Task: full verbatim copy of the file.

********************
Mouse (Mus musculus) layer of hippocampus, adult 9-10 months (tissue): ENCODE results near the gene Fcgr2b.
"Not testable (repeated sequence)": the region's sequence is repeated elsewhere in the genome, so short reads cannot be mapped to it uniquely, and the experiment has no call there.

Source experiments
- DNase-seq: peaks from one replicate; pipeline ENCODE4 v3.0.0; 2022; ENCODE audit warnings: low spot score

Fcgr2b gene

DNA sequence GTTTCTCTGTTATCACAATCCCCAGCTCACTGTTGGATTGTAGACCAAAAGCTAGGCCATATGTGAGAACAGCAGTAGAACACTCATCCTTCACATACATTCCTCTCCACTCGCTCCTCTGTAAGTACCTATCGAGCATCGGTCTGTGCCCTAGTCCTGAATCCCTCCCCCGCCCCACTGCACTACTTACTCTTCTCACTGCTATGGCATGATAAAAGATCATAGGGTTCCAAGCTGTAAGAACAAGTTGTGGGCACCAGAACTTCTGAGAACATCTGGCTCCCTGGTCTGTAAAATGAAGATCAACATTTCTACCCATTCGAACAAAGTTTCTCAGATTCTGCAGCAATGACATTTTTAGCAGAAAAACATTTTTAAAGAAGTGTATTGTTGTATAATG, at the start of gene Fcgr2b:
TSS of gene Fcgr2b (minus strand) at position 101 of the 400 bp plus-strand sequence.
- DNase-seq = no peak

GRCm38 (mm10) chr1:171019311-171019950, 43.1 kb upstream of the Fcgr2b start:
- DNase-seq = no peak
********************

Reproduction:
Mouse (Mus musculus) layer of hippocampus, adult 9-10 months (tissue): ENCODE results near the gene Fcgr2b.
"Not testable (repeated sequence)": the region's sequence is repeated elsewhere in the genome, so short reads cannot be mapped to it uniquely, and the experiment has no call there.

Source experiments
- DNase-seq: peaks from one replicate; pipeline ENCODE4 v3.0.0; 2022; ENCODE audit warnings: low spot score

Fcgr2b gene

DNA sequence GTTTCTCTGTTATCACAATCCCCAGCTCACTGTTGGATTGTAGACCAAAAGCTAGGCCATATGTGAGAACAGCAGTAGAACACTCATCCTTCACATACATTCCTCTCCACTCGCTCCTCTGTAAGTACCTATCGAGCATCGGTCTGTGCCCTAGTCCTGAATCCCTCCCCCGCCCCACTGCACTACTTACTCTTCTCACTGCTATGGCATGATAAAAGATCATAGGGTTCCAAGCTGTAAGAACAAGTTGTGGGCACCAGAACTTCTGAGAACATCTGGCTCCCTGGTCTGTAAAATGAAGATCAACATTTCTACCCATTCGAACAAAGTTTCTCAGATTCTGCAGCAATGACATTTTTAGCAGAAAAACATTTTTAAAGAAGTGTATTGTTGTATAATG, at the start of gene Fcgr2b:
TSS of gene Fcgr2b (minus strand) at position 101 of the 400 bp plus-strand sequence.
- DNase-seq = no peak

GRCm38 (mm10) chr1:171019311-171019950, 43.1 kb upstream of the Fcgr2b start:
- DNase-seq = no peak